While wild rabbits can be considered pests, gardeners worldwide consider rabbit manure to be one of God’s gifts to mankind. It is an easy-to-use fertilizer which constitutes 2.4 percent nitrogen, 1.4 percent phosphoric acid, and 0.6 percent potash. It's also natural and promotes recycling waste in productive ways. If you have never used it in your own garden, read on for more information about how you can start.
Bunny Poop as Fertilizer
Unlike other manures, it is not necessary to age rabbit pellets prior to application. You can collect them and directly apply them around plants while they are still fresh. Rabbit excrement is not harmful in its natural state.
You might not always have an immediate use for fresh manure. In this case, save it for later by storing it in a clean, dry container.
Pellet tea is another form in which rabbit manure can be applied. Simply soak the pellets in a bucket of water for some time. Then, pour this manure solution around your plants. If you usually use a spreader to apply fertilizers, then use it to split up the pellets well under water pressure.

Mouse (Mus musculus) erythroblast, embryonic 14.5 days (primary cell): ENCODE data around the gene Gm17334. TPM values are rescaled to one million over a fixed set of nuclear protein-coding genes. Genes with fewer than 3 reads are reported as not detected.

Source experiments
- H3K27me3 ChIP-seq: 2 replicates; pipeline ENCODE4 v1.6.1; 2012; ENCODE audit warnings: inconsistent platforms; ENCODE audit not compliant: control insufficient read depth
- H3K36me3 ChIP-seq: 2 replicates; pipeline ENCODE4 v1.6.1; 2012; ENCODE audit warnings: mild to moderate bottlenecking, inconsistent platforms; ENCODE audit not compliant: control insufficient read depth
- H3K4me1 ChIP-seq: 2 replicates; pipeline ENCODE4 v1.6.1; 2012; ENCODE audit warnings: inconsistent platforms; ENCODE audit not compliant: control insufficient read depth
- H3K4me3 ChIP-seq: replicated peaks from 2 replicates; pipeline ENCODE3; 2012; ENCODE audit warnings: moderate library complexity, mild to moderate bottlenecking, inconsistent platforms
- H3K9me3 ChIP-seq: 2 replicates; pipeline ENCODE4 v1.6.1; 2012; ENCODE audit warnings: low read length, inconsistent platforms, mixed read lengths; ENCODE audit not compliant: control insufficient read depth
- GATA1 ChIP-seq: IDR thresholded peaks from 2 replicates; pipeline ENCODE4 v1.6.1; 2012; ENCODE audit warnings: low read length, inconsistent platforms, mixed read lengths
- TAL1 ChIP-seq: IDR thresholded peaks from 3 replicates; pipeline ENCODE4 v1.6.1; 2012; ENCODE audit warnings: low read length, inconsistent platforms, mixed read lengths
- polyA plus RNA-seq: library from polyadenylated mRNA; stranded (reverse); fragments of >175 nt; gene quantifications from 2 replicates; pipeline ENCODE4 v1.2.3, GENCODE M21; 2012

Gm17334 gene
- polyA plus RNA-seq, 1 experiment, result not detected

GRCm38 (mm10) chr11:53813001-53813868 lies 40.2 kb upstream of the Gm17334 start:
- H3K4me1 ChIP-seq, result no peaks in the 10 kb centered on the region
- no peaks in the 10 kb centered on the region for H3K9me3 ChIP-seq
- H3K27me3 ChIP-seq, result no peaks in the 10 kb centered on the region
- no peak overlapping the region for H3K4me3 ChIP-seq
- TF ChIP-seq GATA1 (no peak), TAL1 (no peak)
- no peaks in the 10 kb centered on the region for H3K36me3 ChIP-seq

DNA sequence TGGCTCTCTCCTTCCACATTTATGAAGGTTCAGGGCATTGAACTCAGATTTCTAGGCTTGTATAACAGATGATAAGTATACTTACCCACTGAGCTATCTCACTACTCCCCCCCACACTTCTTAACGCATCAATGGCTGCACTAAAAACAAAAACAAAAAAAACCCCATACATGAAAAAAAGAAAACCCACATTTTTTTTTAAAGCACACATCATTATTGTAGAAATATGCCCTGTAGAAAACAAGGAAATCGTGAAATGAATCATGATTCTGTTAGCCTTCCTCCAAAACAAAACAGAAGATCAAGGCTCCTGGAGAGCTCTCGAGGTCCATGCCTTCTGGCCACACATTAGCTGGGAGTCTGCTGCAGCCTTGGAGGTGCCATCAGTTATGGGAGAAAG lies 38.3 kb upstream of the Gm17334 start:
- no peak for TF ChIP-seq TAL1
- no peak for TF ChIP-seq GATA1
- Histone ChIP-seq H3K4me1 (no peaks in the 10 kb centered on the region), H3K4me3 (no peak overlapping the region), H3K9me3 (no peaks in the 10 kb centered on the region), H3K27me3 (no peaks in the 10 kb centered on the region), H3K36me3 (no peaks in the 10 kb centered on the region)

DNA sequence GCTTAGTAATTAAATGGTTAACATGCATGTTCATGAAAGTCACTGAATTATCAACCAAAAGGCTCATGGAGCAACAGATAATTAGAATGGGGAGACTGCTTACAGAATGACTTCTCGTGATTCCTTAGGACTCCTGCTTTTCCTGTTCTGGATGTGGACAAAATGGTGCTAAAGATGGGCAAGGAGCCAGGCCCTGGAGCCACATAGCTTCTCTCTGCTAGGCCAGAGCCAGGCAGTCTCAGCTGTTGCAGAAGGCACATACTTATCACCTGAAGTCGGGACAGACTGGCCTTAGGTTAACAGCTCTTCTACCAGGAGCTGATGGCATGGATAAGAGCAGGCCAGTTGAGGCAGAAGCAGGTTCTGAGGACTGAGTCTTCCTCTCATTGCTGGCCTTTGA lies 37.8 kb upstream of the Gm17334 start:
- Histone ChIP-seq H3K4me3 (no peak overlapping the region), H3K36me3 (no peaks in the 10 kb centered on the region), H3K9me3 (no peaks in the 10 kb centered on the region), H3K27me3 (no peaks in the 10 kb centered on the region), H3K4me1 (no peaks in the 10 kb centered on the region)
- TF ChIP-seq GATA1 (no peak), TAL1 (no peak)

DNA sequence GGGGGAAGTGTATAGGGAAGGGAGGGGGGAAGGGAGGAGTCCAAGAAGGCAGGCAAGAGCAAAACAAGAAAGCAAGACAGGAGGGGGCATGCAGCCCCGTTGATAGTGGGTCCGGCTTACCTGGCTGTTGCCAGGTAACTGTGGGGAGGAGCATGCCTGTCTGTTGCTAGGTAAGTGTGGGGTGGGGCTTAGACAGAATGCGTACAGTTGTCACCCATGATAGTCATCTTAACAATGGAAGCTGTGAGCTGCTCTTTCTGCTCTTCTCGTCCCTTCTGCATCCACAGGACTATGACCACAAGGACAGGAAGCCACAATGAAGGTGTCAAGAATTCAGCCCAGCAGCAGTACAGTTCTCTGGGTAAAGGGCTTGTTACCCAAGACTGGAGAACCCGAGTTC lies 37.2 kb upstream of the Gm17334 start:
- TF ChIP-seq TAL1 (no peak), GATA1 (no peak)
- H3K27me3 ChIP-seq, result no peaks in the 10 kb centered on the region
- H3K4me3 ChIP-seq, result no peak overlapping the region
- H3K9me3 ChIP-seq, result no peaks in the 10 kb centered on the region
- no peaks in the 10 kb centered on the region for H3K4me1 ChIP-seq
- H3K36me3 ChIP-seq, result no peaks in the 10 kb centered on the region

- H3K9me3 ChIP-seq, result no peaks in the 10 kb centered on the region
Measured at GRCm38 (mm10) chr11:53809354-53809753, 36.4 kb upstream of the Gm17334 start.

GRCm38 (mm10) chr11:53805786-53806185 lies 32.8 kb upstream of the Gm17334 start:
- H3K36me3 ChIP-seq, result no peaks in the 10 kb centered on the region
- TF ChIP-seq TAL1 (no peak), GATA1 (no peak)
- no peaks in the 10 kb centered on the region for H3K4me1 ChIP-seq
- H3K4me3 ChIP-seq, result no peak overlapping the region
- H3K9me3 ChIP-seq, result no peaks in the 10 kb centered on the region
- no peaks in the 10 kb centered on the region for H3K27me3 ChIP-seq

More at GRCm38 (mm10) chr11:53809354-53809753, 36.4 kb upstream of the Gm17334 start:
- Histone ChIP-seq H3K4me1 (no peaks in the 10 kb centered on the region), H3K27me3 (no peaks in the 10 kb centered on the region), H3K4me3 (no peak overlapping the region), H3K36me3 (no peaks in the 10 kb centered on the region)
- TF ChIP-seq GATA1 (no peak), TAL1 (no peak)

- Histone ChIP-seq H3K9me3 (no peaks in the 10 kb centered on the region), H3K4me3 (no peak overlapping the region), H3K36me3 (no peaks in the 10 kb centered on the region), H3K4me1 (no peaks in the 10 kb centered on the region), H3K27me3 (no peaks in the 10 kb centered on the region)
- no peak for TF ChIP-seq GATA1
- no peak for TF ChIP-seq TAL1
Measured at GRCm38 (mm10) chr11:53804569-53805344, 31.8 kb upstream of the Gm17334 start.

Pellet tea can also be used as organic matter in a compost heap. Periodically add the liquid mixture to the heap and allow it to blend in with the other components for a more nutrient-rich material.
Rabbit Manure as Food for Worms
Rabbit manure isn't only useful as fertilizer in a garden. You can also use it as feeding and bedding material for worms to indirectly benefit your plants. However, do not use fresh manure for this purpose. It has a high percentage of nitrogen and, when combined with the rabbit urine that get mixed with the pellets, it can be poisonous to the worms. Therefore, you will need prep the manure well before using it for this purpose.
Start by exposing the pellets to a temperature between 130 and 150 degrees Fahrenheit for a few days. Fill a test tube with soil in the meantime so you can test the condition of your manure. When you're ready to test, transfer some of the prepared excrement to the tub and introduce a few worms into it. Put a lid on it and leave it undisturbed for at least 15 minutes. After the time has passed, lift the lid and check if the worms are sticking on to the walls of the tub. If they are, then you know that the manure has to age some more before it can be introduced to the worm beds.
Since rabbit manure has a greater proportion of nitrogen than carbon, it is also vital that you balance out the this ratio by mixing it with materials high in carbon content, such as wood chips and straw, as it sits. Additionally, you will need to remove excess salts in the manure by passing water through it before you can use it.
When you finally have a workable mixture, add thin layers over worm beds along with the carbon-rich materials and allow the compost to work its magic.